State officials have announced that one agency's computers were infected with a virus in 2016 and several agencies remain vulnerable.
Cyber attacks on state computers came to a head this week when it was discovered that agency might have used taxpayer money to pay a ransom.But, just last night, the Governor confirmed that agency did not pay a ransom.
A 2011 House bill was passed to put all state computers under an agency called Cyber Command, which has been given resources to quickly detect and prevent cyber attacks. At least 89 agencies have taken the necessary steps to be adequately protected under Cyber Command.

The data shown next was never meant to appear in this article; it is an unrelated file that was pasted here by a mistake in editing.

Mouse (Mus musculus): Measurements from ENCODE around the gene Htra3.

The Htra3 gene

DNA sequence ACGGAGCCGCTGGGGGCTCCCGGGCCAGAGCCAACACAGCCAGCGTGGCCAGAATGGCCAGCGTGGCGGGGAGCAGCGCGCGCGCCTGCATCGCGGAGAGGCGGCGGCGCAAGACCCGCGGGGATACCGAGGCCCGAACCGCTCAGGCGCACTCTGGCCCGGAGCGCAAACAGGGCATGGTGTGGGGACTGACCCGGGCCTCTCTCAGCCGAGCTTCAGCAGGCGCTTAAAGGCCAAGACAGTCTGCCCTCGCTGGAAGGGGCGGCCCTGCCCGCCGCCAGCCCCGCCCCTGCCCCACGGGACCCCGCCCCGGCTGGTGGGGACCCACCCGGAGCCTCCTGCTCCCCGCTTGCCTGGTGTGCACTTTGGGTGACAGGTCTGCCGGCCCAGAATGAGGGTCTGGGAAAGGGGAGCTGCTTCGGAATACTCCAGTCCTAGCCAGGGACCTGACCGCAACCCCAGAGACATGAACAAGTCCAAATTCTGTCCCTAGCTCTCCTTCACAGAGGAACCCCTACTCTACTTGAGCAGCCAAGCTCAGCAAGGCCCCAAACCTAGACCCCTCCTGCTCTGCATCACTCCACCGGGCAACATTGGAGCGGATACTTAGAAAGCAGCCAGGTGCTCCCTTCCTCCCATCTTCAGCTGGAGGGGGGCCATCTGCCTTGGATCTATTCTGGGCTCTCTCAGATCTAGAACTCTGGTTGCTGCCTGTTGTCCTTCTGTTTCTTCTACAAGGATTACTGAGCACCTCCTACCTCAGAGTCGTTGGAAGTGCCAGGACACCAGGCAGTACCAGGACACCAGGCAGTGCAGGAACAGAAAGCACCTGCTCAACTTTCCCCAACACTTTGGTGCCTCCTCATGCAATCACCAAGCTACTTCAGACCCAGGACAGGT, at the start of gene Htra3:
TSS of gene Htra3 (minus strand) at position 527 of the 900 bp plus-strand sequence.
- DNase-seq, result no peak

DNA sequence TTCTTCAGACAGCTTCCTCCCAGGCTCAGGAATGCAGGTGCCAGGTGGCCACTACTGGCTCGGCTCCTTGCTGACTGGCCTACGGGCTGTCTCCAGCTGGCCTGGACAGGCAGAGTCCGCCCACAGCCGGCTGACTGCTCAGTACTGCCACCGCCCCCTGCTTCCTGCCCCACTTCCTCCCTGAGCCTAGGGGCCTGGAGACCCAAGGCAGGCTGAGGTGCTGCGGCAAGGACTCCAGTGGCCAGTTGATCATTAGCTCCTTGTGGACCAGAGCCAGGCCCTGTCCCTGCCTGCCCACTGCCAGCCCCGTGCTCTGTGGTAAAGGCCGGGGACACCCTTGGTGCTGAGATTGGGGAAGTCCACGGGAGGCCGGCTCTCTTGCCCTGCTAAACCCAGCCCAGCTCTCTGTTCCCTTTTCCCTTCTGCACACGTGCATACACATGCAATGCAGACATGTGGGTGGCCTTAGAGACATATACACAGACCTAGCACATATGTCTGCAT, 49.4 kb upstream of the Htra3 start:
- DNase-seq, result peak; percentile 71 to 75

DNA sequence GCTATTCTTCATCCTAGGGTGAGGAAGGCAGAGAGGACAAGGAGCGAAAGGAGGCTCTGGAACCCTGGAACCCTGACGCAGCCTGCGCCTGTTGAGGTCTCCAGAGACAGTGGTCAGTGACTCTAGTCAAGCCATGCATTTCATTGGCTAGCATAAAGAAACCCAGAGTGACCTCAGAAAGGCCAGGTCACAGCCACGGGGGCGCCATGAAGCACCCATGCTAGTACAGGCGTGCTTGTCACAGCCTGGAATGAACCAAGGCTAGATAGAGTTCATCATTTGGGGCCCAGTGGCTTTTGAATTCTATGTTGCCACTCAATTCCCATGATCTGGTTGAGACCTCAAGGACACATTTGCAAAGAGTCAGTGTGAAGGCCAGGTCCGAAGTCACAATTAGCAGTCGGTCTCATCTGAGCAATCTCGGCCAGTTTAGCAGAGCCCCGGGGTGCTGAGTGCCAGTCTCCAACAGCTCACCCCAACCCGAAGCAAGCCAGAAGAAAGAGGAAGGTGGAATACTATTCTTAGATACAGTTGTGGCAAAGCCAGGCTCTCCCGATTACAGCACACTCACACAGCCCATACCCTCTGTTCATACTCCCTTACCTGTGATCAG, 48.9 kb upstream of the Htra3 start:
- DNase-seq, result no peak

Representative Jason Murphy said he didn't want to release the name of the affected agency or the other 19 vulnerable agencies.
“Security concerns are always a catch-22,” Murphy said, “(I)t's important for the public to know when an agency fails to follow best security protocol and practice but it's important for us to use good judgment as state leaders and not make a state agency a target for an additional attack.”
Those 20 agencies, though, have until September 30 to come up to par.